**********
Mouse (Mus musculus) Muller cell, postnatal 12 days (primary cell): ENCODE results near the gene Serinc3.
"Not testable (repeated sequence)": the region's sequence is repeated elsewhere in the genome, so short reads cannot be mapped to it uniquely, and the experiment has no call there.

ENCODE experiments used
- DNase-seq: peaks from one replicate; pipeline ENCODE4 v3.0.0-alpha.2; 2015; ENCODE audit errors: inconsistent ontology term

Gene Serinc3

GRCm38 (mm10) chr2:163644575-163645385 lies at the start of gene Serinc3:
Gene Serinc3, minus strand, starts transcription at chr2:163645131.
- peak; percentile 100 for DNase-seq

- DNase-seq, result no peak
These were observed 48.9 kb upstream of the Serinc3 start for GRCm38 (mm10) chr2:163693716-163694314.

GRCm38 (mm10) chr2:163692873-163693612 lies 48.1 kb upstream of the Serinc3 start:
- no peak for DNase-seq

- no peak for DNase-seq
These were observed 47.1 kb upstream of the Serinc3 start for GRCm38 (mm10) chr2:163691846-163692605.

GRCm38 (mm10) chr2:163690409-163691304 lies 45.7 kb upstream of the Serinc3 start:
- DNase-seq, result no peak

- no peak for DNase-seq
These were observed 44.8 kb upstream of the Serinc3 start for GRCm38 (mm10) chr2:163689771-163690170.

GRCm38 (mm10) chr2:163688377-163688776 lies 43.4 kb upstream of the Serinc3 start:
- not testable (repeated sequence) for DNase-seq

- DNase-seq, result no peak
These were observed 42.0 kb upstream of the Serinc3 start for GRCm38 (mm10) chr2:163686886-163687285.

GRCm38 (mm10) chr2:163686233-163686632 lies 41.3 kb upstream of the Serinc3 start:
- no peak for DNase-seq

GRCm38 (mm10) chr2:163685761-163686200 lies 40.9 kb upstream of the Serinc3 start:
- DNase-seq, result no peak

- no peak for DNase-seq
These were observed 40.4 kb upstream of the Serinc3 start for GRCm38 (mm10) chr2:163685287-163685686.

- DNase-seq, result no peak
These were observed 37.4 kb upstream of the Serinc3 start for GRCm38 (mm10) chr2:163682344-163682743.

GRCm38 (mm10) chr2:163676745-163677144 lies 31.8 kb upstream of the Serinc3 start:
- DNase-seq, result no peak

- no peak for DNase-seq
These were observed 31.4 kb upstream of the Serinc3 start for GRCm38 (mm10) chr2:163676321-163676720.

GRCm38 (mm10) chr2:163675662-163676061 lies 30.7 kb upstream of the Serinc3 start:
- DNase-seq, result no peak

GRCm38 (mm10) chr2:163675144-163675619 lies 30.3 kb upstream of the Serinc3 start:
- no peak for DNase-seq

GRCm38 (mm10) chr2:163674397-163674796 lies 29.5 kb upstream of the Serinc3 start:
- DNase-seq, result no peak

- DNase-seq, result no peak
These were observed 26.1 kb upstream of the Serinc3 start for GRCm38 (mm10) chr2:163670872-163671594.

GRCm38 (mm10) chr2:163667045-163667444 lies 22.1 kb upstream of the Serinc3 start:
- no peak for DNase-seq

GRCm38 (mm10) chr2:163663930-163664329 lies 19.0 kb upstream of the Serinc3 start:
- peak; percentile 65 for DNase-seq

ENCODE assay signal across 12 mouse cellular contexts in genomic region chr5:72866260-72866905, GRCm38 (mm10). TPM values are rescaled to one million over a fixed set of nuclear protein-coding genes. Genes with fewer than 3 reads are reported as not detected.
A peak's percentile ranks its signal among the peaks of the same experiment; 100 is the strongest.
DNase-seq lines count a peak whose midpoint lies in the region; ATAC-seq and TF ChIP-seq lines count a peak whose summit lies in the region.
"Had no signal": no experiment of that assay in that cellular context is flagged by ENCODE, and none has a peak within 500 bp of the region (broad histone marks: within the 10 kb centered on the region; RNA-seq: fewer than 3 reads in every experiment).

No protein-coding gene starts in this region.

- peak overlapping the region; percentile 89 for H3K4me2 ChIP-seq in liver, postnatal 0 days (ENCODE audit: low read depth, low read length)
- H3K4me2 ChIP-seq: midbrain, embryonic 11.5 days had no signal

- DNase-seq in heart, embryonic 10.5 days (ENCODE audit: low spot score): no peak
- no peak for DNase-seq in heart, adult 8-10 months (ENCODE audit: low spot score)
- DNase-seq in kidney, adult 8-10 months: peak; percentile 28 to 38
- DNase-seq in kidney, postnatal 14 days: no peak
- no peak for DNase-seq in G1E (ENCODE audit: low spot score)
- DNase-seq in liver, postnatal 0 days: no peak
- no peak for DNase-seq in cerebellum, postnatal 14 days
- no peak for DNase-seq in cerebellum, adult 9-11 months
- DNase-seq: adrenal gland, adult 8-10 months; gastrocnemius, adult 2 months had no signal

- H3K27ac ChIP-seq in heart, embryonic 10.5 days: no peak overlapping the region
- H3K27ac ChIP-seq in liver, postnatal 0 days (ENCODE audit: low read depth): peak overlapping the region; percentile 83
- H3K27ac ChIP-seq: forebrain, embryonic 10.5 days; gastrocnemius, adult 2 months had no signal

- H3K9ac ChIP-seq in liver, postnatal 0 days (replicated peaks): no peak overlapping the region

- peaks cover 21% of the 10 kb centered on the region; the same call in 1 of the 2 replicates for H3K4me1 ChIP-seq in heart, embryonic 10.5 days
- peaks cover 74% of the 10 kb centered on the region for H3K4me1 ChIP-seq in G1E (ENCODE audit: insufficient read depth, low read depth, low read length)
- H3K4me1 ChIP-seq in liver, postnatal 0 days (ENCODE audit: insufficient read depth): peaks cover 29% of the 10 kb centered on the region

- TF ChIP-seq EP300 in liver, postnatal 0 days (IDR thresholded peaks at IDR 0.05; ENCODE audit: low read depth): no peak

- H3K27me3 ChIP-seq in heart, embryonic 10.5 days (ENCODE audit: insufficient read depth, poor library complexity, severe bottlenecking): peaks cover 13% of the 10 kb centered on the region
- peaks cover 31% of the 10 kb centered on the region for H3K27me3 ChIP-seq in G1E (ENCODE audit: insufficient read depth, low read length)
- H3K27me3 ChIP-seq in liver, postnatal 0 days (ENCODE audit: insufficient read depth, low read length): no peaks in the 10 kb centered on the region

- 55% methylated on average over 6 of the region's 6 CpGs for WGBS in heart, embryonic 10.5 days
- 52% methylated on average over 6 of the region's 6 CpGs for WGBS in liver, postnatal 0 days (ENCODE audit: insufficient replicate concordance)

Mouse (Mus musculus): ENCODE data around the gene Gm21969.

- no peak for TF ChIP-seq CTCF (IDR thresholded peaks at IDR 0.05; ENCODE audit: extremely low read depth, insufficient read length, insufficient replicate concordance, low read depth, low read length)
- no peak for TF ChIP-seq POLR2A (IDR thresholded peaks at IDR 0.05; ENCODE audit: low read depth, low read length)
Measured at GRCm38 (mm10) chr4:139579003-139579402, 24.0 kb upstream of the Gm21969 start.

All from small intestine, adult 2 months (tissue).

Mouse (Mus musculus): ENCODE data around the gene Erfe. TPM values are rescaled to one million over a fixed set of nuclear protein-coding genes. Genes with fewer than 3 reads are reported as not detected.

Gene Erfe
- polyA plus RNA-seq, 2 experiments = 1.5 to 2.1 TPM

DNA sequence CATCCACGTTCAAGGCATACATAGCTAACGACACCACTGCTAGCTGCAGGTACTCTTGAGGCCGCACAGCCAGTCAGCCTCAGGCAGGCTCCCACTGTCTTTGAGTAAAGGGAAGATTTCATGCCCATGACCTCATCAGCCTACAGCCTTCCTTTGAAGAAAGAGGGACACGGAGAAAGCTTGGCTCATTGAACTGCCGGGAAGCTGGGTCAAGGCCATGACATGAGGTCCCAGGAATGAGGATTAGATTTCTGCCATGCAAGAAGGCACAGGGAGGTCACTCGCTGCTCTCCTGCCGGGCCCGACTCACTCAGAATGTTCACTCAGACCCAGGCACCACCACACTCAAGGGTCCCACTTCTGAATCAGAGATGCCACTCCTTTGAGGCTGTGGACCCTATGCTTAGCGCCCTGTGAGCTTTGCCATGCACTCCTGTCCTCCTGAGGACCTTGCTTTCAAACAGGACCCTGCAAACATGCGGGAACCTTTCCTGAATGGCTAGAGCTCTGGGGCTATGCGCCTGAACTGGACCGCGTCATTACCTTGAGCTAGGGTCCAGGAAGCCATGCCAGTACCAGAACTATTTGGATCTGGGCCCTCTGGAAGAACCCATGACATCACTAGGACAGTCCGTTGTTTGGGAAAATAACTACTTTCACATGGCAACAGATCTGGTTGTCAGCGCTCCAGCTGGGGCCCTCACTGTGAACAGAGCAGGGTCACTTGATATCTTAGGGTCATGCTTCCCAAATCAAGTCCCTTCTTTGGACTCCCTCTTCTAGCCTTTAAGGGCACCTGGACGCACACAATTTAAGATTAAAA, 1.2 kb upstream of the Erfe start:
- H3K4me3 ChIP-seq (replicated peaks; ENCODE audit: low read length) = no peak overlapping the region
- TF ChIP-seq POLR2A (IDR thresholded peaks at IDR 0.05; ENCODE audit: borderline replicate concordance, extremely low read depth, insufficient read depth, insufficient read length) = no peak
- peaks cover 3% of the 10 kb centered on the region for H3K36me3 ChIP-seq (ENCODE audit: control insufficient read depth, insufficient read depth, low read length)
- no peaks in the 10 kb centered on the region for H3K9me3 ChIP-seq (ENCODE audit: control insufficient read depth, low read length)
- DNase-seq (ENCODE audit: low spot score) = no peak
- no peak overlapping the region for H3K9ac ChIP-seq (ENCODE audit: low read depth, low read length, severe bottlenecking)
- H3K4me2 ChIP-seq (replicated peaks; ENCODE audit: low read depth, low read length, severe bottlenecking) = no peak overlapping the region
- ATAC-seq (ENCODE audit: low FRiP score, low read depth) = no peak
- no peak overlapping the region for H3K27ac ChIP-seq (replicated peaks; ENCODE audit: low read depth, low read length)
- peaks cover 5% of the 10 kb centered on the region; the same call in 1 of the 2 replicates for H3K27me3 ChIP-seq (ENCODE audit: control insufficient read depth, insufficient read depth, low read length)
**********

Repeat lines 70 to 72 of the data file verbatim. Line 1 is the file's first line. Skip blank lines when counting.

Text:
- TF ChIP-seq EP300 in liver, postnatal 0 days (IDR thresholded peaks at IDR 0.05; ENCODE audit: low read depth): no peak

- H3K27me3 ChIP-seq in heart, embryonic 10.5 days (ENCODE audit: insufficient read depth, poor library complexity, severe bottlenecking): peaks cover 13% of the 10 kb centered on the region
- peaks cover 31% of the 10 kb centered on the region for H3K27me3 ChIP-seq in G1E (ENCODE audit: insufficient read depth, low read length)